"Learning to live and living to learn"
Whilst I was being taken out for my morning walk by Lily, (the dog who must be adored), who likes to take her humans for a walk, at least twice a day, because they need the exercise, I got to thinking about how our perception of self, invariably differs from the perceptions, others have of us. This then led me to consider a wider hypothesis in that we often tend to see reality for what we want it to be rather than what it actually is.
Whilst walking through the local park, I noticed how much weight Lily has put on over the past 6 months or so; for before that, as a result of intestinal issues, she looked more like Mick Jagger at the end of a month-long dietary regime of nothing but green tea. As I emerged from these thoughts, I noticed Lily looking up at me and in that instance, I realized that she was thinking the same about me. Not that I ever looked as svelte as, nor have I ever had “moves like”, Jagger. But her gaze was noticeably fixed upon my mid-rift and, there was a discernible look of pity in her eyes.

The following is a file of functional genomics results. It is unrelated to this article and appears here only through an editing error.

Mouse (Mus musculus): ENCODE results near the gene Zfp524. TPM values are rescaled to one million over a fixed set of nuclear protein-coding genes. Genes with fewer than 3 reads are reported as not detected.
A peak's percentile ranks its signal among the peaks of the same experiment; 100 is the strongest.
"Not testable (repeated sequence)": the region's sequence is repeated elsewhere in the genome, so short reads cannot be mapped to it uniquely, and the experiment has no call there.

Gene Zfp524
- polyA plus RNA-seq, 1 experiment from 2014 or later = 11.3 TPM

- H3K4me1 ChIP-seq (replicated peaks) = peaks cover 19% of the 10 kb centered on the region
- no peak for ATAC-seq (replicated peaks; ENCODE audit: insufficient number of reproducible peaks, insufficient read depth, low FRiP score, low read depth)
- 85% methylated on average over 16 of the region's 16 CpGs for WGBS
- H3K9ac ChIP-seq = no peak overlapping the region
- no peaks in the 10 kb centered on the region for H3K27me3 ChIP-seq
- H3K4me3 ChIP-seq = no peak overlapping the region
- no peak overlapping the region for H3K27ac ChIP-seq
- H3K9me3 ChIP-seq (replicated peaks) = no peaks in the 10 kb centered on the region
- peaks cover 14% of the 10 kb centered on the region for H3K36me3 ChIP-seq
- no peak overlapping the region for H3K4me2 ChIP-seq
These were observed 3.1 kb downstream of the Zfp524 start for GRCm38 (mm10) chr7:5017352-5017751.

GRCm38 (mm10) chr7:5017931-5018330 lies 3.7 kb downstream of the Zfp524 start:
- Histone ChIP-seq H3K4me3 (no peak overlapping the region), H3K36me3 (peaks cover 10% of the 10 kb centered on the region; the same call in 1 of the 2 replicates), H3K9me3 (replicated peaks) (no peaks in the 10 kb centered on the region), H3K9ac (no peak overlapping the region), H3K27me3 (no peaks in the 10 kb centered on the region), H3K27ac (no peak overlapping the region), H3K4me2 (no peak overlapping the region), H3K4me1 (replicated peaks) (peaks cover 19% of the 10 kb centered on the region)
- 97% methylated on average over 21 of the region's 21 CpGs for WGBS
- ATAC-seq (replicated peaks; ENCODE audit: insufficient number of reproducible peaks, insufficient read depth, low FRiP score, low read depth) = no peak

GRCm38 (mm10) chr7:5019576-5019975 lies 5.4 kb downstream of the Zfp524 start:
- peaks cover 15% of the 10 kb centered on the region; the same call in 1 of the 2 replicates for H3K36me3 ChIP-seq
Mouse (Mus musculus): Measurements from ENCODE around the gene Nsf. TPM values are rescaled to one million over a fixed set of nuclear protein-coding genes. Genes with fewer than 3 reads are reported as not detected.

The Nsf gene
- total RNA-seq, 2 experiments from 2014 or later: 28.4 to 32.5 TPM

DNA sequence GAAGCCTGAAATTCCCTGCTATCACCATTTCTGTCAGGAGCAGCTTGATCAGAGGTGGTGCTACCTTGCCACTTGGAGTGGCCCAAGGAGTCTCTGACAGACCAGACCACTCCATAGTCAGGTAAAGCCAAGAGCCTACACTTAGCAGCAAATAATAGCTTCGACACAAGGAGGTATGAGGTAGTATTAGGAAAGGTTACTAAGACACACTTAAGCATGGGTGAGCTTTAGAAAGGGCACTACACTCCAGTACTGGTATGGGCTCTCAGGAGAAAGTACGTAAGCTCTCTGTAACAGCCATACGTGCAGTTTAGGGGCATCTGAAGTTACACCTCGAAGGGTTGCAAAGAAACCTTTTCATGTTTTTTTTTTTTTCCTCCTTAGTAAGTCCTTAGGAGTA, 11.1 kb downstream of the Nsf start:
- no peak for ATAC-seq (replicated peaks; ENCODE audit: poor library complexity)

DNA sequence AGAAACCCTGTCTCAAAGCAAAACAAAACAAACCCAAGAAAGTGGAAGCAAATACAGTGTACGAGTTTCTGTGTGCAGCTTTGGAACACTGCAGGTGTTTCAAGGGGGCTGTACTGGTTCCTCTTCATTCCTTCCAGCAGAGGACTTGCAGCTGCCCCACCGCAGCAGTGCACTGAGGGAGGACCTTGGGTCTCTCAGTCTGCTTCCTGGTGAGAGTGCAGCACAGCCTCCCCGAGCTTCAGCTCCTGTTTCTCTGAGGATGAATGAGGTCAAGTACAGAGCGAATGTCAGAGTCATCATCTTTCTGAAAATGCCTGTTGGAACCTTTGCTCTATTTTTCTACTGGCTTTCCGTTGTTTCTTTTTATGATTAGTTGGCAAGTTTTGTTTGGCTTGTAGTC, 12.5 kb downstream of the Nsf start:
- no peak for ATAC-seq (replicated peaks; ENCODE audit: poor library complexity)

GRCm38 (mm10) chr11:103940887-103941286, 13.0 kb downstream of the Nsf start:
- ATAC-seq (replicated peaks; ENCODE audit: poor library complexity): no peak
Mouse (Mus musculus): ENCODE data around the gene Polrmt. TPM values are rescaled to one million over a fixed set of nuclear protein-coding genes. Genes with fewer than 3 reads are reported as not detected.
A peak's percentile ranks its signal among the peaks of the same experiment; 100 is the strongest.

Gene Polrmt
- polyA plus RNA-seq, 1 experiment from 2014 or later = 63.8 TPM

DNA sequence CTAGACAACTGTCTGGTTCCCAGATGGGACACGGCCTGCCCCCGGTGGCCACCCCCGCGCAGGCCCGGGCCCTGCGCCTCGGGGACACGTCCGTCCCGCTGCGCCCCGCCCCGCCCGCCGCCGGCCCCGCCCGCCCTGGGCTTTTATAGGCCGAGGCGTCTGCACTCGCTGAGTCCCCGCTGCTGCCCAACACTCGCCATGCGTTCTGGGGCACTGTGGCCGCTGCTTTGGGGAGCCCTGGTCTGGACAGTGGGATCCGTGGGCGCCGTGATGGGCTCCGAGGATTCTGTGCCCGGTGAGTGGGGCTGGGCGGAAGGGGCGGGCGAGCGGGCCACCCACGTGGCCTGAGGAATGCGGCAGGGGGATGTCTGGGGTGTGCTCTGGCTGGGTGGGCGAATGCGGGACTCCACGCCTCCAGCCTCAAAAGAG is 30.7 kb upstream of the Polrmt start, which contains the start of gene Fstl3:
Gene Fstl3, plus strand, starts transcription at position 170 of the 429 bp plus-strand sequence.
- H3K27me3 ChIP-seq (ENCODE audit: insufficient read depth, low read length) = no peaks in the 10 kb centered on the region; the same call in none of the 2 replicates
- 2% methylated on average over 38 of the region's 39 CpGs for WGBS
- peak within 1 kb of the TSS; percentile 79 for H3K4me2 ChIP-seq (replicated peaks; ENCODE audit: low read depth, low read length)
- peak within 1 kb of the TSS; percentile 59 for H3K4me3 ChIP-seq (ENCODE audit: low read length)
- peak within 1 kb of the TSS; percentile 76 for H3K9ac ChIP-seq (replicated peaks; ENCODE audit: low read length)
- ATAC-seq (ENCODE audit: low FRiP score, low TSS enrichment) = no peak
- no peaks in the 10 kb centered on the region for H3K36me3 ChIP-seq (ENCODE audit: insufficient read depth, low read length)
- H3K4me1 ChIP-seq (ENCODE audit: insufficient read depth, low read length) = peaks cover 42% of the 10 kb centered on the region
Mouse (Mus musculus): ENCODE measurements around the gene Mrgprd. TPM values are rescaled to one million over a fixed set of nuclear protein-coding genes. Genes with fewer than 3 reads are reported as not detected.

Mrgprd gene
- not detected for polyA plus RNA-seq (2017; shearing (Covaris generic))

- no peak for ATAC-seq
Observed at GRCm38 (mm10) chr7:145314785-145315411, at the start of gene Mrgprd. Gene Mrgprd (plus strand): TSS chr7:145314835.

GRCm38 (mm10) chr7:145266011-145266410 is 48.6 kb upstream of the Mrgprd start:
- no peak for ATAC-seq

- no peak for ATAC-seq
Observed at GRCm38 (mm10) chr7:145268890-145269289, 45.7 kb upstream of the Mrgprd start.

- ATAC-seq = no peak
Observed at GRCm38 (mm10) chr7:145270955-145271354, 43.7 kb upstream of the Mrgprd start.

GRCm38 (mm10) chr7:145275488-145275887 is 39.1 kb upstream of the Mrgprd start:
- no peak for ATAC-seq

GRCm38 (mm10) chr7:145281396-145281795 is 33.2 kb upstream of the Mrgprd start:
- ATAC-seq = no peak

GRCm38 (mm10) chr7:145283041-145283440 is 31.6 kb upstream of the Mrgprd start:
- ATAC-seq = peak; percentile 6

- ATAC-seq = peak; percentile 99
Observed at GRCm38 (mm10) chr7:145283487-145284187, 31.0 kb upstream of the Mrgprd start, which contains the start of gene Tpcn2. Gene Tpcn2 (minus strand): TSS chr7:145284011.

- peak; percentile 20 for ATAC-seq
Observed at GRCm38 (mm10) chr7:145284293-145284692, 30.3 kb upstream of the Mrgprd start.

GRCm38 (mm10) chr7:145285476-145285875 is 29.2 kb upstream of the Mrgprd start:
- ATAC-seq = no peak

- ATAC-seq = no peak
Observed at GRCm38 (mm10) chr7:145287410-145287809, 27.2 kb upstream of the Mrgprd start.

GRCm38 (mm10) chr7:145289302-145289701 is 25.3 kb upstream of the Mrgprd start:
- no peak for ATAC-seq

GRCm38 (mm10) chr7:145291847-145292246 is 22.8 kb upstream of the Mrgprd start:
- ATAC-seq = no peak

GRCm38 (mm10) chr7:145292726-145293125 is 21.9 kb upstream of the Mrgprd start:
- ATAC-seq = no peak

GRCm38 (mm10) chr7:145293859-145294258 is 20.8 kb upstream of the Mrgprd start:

OK, OK, I admit it, I’m no stranger to the nose-bag; I enjoy having my face down in the trough just as much as the next guy but I’M NOT FAT!!!!! Rather, I’m a man of substance, a well-nourished titan of a man, not some salad-munching, drink-of-water, who pigs out on nut-rissoles twice a week and has to change into sweat pants, as a result. In any case, those scales that stand so ostentatiously in the corner of the garage by the filing cabinet containing all the take-out menus that have provided a life-saving, lifeline since the start of the pandemic, are not to be trusted. They taunt me with their quantitative-assessment capabilities, but are bloody liars that deserve to have their batteries removed.
When I was a younger man, before I hit that pinnacle of the bell-curve at 40, I was slim and trim. Indeed, whilst in school, I was so skinny that my class mates used to call me “skins”. But once I progressed deeper into my 40s, gradually, I began to look more like the “bell-curve” than a mere statistical representation within it. But I kept telling myself, as I still do, from time to time, its not so bad. I just have to walk more, ease up on the pastry and continue to avoid mirrors and those reprehensible liars in the corner of the garage.
Whenever there is the possibility that I may succumb to the lure of what psychologists refer to as, "the confirmation bias”, or in other words, whenever I need some awakening to reality as it is, as opposed to what I want it to be, I have Lily, and of course, my dear wife, to shock me out of my complacency and into corrective action.
“What is that dear? Put the pastry down, you say, and go put the batteries back in the scales?”